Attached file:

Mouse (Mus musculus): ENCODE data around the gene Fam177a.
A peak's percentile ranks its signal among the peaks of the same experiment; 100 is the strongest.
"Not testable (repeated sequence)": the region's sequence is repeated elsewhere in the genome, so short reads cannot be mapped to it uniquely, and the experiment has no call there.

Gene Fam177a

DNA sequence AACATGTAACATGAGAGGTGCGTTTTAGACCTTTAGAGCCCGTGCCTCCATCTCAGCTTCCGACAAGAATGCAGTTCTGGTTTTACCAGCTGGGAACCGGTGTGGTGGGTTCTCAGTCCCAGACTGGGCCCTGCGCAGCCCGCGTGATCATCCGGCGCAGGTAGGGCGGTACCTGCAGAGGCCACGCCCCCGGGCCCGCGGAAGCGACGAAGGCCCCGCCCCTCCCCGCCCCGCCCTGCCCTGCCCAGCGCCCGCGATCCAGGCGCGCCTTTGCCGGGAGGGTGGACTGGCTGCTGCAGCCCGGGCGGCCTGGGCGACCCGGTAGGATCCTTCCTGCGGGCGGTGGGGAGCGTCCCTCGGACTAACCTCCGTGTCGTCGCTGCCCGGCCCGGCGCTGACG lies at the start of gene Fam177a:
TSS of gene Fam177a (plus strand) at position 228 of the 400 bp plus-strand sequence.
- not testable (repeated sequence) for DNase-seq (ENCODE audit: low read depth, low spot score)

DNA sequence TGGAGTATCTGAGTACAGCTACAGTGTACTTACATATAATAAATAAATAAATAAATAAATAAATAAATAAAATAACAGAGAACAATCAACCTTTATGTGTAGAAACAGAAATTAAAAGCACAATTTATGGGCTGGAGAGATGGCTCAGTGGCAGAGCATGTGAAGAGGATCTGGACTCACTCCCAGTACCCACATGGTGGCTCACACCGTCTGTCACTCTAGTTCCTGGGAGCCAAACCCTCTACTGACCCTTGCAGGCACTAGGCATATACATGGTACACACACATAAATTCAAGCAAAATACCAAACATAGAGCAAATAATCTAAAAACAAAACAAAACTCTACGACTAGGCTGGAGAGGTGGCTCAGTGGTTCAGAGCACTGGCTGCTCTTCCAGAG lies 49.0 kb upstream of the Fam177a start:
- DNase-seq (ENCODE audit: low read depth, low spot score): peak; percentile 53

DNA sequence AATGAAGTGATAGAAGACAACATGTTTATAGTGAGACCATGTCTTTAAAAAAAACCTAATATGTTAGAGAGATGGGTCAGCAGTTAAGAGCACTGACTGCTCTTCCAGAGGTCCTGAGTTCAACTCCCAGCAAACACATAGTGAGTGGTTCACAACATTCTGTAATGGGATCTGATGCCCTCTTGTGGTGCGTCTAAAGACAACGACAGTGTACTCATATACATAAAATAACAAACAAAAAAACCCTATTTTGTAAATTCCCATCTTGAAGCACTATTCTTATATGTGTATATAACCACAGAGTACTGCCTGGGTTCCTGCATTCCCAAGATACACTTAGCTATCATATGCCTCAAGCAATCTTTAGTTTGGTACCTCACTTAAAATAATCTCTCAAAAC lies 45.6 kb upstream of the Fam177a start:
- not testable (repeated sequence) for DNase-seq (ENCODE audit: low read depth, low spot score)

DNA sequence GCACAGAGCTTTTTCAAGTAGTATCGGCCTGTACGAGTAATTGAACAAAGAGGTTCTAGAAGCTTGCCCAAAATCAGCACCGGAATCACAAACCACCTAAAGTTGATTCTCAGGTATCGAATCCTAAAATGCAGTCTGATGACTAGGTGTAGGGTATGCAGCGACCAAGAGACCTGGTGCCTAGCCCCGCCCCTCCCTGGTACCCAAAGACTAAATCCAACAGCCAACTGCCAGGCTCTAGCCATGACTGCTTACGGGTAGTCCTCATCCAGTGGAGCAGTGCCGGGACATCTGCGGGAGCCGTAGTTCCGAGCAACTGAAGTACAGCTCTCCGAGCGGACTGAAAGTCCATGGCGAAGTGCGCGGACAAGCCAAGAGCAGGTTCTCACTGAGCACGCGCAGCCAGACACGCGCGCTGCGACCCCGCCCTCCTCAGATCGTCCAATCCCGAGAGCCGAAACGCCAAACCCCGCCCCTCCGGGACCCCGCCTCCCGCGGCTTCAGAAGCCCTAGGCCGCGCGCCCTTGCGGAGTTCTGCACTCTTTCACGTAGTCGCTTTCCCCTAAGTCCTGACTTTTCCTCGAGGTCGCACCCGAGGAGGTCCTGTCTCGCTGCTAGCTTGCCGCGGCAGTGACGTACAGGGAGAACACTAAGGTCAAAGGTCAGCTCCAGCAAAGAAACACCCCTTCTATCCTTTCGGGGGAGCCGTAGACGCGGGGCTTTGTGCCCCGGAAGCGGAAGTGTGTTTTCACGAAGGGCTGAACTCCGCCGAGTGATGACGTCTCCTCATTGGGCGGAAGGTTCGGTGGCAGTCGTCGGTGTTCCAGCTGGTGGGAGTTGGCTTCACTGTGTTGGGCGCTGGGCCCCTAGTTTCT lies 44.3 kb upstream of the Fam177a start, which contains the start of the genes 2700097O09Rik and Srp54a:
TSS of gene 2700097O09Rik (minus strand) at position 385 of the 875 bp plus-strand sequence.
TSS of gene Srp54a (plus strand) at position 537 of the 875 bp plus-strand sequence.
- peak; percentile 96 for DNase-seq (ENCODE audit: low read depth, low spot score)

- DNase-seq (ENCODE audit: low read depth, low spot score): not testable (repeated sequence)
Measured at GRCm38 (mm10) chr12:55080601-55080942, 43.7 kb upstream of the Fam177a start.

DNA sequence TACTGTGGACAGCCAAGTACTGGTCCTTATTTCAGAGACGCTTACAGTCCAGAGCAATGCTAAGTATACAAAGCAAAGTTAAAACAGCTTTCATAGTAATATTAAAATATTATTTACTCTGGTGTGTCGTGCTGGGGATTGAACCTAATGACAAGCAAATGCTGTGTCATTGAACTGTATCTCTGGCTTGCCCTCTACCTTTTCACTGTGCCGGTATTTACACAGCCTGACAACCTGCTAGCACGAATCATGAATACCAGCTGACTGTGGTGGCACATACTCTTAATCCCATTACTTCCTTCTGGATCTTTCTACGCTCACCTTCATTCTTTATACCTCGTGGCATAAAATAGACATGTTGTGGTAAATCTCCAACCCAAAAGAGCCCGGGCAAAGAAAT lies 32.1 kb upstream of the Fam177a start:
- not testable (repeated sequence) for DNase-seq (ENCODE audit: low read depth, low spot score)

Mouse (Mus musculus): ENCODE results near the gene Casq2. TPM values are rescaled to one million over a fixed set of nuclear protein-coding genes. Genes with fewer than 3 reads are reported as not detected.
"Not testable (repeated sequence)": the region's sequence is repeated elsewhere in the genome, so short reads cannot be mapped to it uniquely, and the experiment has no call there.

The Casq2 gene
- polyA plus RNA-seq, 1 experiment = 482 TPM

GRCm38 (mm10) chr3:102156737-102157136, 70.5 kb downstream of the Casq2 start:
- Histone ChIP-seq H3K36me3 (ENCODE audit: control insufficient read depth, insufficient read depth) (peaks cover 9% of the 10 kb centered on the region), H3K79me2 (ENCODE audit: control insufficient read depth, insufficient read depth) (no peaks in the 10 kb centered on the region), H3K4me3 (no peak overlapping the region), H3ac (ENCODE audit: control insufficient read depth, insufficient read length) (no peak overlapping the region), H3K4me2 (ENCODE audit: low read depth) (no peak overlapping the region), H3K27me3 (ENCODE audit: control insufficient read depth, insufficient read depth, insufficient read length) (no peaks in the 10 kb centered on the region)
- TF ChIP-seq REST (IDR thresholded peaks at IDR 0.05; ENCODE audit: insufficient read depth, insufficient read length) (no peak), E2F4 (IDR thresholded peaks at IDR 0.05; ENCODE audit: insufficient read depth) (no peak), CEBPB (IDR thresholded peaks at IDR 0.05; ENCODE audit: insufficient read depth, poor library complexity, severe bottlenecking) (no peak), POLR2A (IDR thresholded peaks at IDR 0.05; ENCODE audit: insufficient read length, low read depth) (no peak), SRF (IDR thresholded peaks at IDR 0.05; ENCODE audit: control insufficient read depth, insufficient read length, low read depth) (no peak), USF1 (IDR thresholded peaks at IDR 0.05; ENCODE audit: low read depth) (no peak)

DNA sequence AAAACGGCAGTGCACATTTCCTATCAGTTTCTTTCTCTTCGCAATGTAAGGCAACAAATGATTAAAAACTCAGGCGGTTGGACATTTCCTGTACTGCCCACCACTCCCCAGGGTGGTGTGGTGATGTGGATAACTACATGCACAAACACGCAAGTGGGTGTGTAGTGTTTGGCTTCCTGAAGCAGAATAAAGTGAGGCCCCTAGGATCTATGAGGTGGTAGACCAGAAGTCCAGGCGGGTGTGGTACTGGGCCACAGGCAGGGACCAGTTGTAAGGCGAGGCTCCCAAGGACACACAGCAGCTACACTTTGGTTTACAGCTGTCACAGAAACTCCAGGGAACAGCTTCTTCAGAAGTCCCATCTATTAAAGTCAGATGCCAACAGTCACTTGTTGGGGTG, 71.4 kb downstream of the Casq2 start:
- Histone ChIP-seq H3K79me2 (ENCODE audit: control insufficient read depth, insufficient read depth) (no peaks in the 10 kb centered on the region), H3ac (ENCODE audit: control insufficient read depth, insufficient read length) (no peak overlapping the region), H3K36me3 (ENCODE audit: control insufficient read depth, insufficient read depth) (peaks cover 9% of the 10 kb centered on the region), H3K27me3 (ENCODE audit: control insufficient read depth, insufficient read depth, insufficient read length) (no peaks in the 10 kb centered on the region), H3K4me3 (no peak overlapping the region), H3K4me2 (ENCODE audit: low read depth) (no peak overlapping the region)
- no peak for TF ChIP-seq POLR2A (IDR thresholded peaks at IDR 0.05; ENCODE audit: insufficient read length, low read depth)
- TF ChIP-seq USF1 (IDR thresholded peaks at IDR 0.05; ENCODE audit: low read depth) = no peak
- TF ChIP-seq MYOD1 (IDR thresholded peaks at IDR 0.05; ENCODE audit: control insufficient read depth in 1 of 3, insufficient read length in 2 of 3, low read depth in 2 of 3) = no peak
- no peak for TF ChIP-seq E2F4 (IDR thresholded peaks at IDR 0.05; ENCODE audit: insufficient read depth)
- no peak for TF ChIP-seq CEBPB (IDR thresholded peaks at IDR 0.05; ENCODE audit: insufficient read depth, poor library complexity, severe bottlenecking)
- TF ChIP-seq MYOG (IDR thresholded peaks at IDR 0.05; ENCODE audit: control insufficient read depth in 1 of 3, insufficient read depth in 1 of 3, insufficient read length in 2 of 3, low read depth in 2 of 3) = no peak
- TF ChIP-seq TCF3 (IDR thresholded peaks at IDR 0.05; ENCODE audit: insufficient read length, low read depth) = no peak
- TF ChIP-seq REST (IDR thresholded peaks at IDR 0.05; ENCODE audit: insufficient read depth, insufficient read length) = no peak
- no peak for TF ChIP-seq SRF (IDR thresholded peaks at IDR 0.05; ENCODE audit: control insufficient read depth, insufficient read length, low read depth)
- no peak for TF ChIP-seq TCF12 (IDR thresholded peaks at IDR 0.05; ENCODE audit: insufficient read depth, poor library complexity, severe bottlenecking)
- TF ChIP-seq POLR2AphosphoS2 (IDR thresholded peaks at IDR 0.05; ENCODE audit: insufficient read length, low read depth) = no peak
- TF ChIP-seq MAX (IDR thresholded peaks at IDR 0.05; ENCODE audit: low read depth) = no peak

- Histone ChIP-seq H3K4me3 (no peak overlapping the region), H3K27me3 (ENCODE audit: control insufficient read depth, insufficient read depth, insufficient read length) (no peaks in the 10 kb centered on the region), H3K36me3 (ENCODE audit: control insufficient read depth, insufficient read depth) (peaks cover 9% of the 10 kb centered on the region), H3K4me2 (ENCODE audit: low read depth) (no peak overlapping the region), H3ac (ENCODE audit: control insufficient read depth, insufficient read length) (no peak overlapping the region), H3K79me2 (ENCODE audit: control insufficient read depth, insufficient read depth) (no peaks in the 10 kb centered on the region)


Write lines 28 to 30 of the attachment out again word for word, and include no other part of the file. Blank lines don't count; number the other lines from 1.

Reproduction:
- Histone ChIP-seq H3K79me2 (ENCODE audit: control insufficient read depth, insufficient read depth) (no peaks in the 10 kb centered on the region), H3ac (ENCODE audit: control insufficient read depth, insufficient read length) (no peak overlapping the region), H3K36me3 (ENCODE audit: control insufficient read depth, insufficient read depth) (peaks cover 9% of the 10 kb centered on the region), H3K27me3 (ENCODE audit: control insufficient read depth, insufficient read depth, insufficient read length) (no peaks in the 10 kb centered on the region), H3K4me3 (no peak overlapping the region), H3K4me2 (ENCODE audit: low read depth) (no peak overlapping the region)
- no peak for TF ChIP-seq POLR2A (IDR thresholded peaks at IDR 0.05; ENCODE audit: insufficient read length, low read depth)
- TF ChIP-seq USF1 (IDR thresholded peaks at IDR 0.05; ENCODE audit: low read depth) = no peak